History of Italian Masks

Updated April 17, 2017

The history of Italian masks goes back to 12th century Venice. While the original purpose of the masks was to conceal a person's identity during pre-Lenten celebrations, the masks soon became popular for concealing one's identity at any time of the year.


Italian masks are believed to date to 1162 when Doge Vitale Michieli won a victory over Ulrich II of Treven and a party took place--called "Carnevale"--to memorialise the event. The first documentation of Venetian masks was in 1268 at the Carnevale. Carnevale was created to coincide with the Roman Catholic tradition of Lent, which was practised on and around "Martedí Grasso" (Shrove Tuesday) or Mardi Gras ("Fat Tuesday). In fact, the word carnevale is believed to have come from the Latin "carnem levare" or "carnelevarium", which means to take away meat. Masks were later used in "Commedia dell'Arte," a type of theatre that began in the 16th century and featured masks that represented stock characters, including the fool, the maid and the doctor.


The masks gave the wearer the opportunity to enjoy the festivities without being concerned about who was watching or judging them. Even the clergy were said to wear masks so that they could also partake in the festivities. Anonymity allowed people the freedom to interact with whom they wanted no matter what class or sex they were. Masks put everyone on the same social level.

Time Frame

The Venetians had the reputation in medieval times for being a promiscuous and self-indulgent people. Masks were worn at other times of the year to conceal one's identity in case he engaged in activities such as gambling or adultery. Medieval Italy was repressed both religiously and culturally and Venice, in that era, was like a small city where everyone knew each other. Masks became a popular form of protecting one's reputation in medieval Venice. Mask wearing reached a peak in the 18th century when Venetians of different social classes used carnevale as an excuse to mingle, and sometimes, to make sexual favours without being recognised.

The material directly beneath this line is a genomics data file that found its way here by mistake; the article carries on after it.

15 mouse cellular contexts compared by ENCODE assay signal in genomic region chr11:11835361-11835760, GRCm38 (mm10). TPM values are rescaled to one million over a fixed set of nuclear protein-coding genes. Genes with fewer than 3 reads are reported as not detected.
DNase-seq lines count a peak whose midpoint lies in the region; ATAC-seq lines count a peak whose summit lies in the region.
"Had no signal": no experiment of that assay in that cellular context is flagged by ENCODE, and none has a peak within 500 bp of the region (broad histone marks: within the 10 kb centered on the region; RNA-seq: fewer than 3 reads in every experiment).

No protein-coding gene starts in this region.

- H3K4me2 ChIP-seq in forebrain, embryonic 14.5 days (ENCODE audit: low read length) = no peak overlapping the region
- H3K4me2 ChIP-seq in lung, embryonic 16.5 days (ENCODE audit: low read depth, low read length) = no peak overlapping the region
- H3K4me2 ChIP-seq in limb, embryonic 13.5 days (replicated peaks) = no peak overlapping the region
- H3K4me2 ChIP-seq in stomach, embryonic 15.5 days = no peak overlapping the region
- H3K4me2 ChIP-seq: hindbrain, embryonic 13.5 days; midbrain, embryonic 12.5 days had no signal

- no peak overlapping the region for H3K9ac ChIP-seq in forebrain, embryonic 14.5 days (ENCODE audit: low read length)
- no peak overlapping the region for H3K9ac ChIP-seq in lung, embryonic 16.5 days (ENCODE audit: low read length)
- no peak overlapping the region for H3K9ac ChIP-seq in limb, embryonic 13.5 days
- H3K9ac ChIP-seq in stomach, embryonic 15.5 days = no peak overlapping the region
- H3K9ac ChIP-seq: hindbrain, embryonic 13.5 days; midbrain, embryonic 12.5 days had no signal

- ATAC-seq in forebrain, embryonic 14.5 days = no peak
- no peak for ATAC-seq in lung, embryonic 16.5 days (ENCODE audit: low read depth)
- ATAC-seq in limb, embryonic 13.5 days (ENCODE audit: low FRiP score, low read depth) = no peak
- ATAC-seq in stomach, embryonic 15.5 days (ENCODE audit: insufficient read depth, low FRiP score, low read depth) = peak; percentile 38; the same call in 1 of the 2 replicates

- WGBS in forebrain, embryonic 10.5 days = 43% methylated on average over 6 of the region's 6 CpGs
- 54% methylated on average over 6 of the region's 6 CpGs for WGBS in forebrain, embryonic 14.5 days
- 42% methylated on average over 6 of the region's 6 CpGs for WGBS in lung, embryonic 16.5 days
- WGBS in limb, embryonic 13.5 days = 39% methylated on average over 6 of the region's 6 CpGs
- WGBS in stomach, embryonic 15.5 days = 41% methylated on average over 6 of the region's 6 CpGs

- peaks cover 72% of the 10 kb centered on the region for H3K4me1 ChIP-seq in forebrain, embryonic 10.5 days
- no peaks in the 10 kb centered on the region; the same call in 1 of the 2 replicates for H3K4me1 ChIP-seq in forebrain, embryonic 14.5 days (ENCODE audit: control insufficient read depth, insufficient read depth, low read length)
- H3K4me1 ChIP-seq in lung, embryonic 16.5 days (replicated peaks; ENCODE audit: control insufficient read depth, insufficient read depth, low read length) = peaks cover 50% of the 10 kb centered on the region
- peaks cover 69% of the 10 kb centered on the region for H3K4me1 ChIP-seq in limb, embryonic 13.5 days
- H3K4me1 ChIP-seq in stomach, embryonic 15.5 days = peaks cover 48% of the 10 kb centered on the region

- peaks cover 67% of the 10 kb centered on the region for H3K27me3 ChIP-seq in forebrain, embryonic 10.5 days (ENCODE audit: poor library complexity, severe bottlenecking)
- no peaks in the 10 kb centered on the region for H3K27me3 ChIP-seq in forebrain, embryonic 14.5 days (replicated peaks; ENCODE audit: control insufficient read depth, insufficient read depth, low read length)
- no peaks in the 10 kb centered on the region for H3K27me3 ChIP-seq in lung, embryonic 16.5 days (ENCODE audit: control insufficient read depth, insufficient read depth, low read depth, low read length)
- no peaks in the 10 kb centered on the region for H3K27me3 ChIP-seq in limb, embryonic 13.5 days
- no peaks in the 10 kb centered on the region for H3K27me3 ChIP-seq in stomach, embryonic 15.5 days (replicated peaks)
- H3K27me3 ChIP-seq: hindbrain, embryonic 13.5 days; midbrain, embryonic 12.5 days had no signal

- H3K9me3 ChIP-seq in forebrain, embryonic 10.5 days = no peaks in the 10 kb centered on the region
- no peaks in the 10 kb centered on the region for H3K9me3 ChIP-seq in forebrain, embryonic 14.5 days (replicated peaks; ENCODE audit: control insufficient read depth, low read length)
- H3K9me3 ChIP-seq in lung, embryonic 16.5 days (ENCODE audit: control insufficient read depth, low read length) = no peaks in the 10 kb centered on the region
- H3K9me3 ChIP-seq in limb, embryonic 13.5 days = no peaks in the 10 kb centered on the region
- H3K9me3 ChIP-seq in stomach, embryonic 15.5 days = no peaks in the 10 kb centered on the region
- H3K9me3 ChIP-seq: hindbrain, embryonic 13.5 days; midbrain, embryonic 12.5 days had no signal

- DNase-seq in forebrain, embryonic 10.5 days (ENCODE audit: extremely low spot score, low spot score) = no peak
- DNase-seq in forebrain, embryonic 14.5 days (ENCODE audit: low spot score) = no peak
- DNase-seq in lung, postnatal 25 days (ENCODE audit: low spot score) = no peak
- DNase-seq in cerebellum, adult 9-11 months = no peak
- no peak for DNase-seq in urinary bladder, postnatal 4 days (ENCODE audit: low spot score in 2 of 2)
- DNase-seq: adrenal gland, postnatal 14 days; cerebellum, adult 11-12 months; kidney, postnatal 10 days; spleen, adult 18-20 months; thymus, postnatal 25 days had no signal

The Bauta: covers the entire face and is made out of papier-mache, then decorated with gold leaf, gems and feathers. The entire disguise is most often characterised by a shining white face-shaped mask, a black cape and a three-cornered hat. Both men and women could wear the bauta disguise. Servetta Muta (dumb maidservant) Medico ella Peste (the plague doctor): characterised by a long nose. The Gnaga: a female disguise for men only. The "mute mask": lacks an incision around the mouth so that the person's voice is also concealed. Colombina (maidservant): a mask on a stick that allowed you to show people your identity (if you so desired). Farfallina Arlecchino: A half-mask with a Harlequin pattern.

Modern Significance

Modern masks generally only cover the eyes and nose, although there are still full face masks made by skilled artists. However, if you're looking to enjoy carnevale to the fullest, it may make eating and drinking difficult.

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About the Author

Rachel Oliva is a writer/actress who has been writing since 2005. She has been published in "Valley Scene Magazine" and her voice has been featured in television and radio ads across the country. She holds a Bachelor of Arts in theater and psychology from Augsburg College. She studied acting at the Actors Studio and the Royal Theatre and writing at the UCLA Writer's Program.